The state of the relationship between banks and corporate treasury could be the difference between the survival and death of a company, says Swag Ganguly, head of European debt advisory at Evercore.
Ganguly, who was speaking at the recent Irish Association of Corporate Treasurers (IACT) conference in Dublin, said that as an independent investment bank, Evercore has acted as a disruptor within the banking industry, however most of its players have not embraced change. “Technology has impacted every part of our lives, but corporate banking in that space has not moved as much,” he notes.
A focus on technology has become vital. During the financial crisis of 2008, treasurers were more focused on liquidity, working capital and counterparty risk, but since then, long-term diversified funding, cash management and optimisation has been a priority, alongside reducing costs with the use of newer technology.
As well as this, Ganguly says that a treasurer is now a strategic member of the board, which ties into how important banking relationships are for the treasury department and the corporation as a whole. In order to avoid another crisis occurring, “regulators transformed banks into an efficient form of lending” in various ways.
With improved balance sheets and new liquidity constraints in place, the dynamic merger and acquisition (M&A) activity seen in 2014 and 2015 will continue, despite a growing scrutiny of anti-money laundering (AML) issues. This should also help to produce revenue and asset growth which has been an obstacle for banks, but Ganguly believes that introducing digital initiatives into business would be beneficial.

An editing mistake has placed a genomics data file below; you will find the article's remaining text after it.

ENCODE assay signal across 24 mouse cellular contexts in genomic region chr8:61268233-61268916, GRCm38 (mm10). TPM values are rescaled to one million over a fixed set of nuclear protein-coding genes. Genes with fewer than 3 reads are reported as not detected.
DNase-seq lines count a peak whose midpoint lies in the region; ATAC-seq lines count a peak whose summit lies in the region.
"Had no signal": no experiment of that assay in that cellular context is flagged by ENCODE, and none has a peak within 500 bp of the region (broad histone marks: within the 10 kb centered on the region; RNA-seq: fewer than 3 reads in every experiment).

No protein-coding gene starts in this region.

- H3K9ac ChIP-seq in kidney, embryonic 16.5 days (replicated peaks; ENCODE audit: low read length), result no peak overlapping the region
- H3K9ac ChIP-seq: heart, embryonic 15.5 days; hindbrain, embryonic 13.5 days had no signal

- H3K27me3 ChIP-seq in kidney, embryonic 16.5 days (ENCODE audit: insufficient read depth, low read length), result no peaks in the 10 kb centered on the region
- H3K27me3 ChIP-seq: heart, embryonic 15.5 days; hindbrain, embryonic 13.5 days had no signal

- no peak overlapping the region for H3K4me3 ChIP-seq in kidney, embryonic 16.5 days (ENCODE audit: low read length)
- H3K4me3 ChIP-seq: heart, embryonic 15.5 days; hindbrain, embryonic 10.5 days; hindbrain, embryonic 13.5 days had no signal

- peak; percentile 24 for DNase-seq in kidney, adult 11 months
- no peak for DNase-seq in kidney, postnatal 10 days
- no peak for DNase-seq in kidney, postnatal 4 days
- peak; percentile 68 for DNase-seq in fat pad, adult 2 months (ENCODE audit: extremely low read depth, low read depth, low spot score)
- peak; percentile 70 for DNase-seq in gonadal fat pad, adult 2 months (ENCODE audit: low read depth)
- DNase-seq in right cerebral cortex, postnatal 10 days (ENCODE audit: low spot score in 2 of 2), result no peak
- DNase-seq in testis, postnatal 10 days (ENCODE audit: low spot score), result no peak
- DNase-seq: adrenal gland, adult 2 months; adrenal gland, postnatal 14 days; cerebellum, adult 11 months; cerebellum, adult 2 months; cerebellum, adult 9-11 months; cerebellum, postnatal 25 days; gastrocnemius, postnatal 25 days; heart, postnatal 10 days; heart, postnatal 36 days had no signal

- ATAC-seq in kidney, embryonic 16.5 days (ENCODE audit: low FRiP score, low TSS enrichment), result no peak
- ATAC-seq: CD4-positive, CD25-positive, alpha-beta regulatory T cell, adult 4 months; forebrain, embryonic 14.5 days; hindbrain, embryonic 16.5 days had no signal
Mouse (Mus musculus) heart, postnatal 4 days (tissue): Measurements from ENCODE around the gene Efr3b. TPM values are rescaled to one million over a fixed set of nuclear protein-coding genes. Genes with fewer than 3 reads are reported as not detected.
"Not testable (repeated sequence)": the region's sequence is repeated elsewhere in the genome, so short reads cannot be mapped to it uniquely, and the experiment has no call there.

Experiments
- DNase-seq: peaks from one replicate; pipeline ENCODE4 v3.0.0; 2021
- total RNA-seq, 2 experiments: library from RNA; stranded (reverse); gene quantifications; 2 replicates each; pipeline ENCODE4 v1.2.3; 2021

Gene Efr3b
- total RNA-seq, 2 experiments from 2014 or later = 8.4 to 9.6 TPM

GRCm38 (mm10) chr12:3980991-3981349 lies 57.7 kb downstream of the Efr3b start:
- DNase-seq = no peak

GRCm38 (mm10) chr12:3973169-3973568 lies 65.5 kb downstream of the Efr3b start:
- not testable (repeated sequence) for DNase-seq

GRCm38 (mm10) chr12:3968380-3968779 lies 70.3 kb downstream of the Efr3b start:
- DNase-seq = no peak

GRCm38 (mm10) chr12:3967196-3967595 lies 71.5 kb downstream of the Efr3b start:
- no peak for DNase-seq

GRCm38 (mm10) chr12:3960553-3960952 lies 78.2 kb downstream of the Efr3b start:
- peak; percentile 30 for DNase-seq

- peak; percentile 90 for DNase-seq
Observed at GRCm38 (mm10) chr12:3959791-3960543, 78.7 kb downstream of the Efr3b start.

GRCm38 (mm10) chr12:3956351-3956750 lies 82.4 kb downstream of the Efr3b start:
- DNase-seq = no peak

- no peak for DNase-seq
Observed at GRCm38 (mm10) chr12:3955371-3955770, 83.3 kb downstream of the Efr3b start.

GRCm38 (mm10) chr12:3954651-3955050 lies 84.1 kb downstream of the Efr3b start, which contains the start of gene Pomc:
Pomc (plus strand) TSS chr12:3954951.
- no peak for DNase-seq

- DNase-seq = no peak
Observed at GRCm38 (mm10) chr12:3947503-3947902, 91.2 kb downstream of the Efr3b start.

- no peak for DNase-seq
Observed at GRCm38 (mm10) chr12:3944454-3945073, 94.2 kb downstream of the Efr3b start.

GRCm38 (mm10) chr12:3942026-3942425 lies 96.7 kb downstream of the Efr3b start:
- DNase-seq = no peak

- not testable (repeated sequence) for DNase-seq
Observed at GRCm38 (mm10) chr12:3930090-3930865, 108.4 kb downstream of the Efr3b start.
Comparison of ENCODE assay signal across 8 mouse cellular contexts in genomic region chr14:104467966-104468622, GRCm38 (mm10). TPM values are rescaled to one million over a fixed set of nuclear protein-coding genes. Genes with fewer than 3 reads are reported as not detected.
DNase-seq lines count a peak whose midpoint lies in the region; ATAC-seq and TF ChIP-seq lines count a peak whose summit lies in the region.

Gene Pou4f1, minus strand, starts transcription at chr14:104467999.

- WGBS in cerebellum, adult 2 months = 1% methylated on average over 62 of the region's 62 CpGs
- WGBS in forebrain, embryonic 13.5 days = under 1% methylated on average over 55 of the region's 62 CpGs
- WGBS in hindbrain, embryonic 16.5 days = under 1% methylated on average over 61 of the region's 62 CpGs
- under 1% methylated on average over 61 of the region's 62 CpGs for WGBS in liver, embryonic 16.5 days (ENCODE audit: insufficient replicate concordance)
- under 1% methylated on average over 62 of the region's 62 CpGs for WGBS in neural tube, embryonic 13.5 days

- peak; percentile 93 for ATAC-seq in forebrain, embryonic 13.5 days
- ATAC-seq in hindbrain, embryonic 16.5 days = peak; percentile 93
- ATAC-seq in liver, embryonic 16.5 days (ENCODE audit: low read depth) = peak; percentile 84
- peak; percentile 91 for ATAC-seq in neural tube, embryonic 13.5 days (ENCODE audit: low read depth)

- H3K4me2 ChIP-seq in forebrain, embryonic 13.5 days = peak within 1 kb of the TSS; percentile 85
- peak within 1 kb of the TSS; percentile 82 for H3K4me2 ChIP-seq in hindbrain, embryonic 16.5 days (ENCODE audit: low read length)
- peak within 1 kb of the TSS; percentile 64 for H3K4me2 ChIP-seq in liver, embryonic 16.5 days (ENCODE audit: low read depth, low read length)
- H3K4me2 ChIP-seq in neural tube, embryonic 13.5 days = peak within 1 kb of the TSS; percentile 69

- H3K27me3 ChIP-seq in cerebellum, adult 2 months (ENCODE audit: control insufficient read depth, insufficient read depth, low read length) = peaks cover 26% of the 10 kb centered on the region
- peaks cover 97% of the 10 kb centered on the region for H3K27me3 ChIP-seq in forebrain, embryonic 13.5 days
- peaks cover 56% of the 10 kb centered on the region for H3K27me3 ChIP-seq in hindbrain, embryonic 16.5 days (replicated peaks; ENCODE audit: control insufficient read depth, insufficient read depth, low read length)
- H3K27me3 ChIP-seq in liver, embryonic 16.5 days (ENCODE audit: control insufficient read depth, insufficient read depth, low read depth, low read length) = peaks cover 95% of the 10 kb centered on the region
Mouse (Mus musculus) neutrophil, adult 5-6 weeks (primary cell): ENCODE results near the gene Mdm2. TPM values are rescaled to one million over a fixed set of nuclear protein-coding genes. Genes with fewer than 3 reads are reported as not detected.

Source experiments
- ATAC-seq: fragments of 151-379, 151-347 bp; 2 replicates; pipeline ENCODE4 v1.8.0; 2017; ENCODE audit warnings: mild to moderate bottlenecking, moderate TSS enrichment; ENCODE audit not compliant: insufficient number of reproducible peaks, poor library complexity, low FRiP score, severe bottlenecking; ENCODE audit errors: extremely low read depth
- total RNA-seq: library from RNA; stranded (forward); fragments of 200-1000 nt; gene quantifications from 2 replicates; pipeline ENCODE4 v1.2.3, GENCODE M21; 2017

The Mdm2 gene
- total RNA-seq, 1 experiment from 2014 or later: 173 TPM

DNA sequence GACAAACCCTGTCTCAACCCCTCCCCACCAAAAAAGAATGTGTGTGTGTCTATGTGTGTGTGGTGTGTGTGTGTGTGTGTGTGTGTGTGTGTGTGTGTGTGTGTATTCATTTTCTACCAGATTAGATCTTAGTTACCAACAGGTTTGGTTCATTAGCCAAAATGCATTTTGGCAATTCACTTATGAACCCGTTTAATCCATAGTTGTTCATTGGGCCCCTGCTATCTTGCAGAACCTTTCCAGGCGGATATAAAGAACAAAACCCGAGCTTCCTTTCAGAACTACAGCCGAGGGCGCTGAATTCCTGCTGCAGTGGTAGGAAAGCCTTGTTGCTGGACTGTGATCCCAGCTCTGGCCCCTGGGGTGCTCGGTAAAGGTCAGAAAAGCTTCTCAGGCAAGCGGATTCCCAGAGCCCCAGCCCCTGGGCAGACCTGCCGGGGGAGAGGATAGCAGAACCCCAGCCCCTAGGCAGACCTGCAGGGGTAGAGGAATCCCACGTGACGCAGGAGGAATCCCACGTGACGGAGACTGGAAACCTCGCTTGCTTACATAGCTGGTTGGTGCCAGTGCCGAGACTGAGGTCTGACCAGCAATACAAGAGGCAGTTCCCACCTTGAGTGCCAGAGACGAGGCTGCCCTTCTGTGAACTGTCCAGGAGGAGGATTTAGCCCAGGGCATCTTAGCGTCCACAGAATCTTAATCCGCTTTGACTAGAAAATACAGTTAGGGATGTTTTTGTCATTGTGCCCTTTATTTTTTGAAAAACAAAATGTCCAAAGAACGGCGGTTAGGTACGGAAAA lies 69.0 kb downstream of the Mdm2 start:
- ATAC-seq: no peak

An example that was provided for the digitalisation of treasury was to create mobile cash management tools – although the banking sector would then have to compete with the non-traditional lenders, who have already moved into this space.
Alternative lenders move in
Ganguly suggests that within many banks an appetite for underwriting is returning and lending for interest income could become fashionable again – although there is inconsistency across banks. In 2014, 35% of all primary European leveraged loans were provided by banks and the traditional players want to retain their position at the top in the face of increasingly fierce competition.
This may be difficult as 111 deals were financed by alternative lenders in the first half of 2015, an increase of 51% from the 71 deals made in H1 of 2014. Half of these deals were made in the UK,
“Is fintech real?” Ganguly asks, citing statistics showing that US$14bn of funding given to fintech companies in the first three months of 2015, and “blockchain is at the heart of it.” It remains to be seen whether the collaboration of both industries will result in fintech banks, or whether new players will take to the stage.
Ganguly concludes that treasurers should manage relationships in a sophisticated way and with trust and enjoyment. “Business is about money, but also human relationships and those are the ones that will win.”
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